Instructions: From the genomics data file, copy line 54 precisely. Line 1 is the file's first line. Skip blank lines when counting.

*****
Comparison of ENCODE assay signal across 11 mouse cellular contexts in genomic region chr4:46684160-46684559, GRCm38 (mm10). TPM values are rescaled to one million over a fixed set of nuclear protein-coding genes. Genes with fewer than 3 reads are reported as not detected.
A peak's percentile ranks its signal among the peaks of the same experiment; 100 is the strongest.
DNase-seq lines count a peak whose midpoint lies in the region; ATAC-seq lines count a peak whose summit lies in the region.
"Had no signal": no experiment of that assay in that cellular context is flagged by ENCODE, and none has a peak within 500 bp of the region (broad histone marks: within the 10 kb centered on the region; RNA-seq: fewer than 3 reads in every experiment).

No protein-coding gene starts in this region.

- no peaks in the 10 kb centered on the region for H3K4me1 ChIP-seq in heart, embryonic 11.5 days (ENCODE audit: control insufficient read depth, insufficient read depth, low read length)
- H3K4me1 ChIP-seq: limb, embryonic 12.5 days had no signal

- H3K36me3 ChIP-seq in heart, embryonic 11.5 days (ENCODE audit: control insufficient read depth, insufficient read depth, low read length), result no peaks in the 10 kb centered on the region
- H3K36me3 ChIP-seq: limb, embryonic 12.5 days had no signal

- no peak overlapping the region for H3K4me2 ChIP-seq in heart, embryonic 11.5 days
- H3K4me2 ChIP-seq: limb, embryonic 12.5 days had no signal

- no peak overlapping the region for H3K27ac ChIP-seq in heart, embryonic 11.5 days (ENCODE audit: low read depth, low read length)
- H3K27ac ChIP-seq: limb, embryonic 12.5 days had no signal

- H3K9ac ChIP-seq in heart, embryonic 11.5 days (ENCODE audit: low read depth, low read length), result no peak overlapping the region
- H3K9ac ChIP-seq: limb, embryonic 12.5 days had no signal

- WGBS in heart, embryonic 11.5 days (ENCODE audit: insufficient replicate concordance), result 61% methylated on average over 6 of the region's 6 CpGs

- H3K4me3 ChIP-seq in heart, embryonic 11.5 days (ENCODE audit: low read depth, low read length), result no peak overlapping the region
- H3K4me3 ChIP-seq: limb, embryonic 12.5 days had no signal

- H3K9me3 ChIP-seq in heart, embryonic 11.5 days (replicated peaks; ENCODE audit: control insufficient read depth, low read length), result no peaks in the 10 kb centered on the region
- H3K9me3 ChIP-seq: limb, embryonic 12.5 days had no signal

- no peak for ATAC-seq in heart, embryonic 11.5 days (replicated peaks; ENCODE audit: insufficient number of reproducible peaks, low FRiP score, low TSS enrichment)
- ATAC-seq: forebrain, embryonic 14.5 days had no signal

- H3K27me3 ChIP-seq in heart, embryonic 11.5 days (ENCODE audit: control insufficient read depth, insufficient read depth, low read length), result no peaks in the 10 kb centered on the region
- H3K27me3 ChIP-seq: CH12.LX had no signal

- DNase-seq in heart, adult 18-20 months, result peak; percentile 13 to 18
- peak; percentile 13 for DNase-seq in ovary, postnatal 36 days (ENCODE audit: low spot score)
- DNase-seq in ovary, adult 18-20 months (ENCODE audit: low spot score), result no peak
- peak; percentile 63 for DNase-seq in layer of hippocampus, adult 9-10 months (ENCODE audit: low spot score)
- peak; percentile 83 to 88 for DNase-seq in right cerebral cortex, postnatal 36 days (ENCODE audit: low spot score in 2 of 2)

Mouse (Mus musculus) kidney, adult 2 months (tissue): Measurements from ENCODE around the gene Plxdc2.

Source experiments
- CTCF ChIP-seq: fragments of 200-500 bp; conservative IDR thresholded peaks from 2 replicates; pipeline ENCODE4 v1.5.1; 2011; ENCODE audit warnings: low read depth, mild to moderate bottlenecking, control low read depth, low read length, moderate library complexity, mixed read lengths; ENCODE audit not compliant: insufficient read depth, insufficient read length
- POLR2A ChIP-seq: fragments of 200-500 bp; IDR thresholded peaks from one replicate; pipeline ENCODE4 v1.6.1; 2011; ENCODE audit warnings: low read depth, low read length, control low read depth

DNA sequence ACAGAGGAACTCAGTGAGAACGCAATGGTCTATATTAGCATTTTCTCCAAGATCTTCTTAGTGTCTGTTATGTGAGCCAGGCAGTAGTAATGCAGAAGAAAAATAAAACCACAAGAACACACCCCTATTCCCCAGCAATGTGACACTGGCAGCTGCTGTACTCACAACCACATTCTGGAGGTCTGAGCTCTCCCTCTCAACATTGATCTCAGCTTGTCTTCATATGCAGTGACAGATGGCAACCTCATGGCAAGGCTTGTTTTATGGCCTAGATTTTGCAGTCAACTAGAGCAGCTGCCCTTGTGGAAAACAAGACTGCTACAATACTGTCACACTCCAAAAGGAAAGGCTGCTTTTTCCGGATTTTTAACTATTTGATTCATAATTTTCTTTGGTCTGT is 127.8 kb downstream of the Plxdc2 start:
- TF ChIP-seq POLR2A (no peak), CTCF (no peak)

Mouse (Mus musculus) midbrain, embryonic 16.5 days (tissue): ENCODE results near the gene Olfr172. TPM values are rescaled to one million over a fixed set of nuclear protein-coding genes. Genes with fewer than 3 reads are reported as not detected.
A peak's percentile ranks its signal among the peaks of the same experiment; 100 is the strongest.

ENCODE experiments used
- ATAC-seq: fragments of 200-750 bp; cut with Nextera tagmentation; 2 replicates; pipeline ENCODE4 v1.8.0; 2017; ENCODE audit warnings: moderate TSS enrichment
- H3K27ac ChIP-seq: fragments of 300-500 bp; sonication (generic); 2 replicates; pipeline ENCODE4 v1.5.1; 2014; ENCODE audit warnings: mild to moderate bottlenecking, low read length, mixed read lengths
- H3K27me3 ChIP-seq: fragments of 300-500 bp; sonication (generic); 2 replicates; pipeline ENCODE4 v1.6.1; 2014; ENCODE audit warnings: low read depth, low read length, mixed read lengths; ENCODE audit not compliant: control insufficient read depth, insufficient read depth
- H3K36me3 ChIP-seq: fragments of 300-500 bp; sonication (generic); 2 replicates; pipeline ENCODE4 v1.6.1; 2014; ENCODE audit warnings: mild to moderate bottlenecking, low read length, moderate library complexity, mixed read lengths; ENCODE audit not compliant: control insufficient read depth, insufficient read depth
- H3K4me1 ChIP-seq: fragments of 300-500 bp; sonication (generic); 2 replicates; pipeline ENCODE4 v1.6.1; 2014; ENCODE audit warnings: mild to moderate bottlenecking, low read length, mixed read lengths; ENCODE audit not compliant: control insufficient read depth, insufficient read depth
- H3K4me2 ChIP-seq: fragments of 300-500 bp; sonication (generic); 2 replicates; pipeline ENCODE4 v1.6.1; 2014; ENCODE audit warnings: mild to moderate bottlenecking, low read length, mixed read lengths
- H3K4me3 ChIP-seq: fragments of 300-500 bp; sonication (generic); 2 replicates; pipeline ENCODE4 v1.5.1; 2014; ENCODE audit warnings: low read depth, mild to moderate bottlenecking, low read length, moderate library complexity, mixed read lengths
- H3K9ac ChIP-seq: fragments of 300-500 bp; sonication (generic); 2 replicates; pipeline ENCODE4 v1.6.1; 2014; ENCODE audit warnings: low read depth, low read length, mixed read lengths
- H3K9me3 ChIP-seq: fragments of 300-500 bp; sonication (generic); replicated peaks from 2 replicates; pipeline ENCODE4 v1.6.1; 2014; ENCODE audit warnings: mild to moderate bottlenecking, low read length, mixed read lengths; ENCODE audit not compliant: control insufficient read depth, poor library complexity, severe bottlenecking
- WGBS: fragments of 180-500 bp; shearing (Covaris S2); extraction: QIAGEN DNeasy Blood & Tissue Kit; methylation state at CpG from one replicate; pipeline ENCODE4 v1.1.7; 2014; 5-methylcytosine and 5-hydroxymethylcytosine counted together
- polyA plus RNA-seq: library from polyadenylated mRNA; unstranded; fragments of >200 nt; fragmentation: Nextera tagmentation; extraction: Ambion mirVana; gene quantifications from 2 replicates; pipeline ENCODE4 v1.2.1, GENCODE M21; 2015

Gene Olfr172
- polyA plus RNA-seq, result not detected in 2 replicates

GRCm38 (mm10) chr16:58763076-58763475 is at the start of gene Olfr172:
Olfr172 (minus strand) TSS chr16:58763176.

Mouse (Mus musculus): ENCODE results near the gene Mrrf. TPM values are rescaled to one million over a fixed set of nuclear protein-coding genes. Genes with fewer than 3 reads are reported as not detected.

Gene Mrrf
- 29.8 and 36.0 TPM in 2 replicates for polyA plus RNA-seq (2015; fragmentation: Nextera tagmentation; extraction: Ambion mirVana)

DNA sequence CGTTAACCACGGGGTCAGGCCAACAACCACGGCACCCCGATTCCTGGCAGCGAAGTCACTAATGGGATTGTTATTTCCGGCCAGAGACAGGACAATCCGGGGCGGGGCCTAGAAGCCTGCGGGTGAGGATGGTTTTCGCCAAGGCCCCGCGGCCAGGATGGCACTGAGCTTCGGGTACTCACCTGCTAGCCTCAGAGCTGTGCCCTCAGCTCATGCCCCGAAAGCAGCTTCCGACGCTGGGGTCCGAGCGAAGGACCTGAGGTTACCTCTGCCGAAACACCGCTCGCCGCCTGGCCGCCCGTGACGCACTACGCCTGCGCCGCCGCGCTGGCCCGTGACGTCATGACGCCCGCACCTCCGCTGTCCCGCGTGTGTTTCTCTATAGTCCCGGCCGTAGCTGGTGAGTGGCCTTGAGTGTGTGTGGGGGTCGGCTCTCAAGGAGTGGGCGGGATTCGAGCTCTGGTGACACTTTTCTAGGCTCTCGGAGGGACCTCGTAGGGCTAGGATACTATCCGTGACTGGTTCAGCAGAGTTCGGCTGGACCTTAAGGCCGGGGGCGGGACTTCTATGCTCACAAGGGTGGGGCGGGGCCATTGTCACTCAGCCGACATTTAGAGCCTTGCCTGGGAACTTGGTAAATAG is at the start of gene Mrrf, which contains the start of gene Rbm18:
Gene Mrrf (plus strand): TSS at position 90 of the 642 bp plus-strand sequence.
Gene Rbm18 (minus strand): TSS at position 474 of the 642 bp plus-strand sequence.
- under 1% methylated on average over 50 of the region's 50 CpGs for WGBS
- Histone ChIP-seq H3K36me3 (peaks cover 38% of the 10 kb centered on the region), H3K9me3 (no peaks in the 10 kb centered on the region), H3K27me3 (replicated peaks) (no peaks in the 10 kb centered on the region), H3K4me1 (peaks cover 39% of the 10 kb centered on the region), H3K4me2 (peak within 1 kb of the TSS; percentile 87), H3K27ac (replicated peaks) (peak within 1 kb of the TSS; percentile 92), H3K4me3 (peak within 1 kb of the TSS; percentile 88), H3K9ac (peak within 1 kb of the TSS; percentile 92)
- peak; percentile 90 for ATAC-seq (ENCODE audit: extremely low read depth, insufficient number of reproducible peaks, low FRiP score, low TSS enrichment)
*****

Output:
Mouse (Mus musculus): ENCODE results near the gene Mrrf. TPM values are rescaled to one million over a fixed set of nuclear protein-coding genes. Genes with fewer than 3 reads are reported as not detected.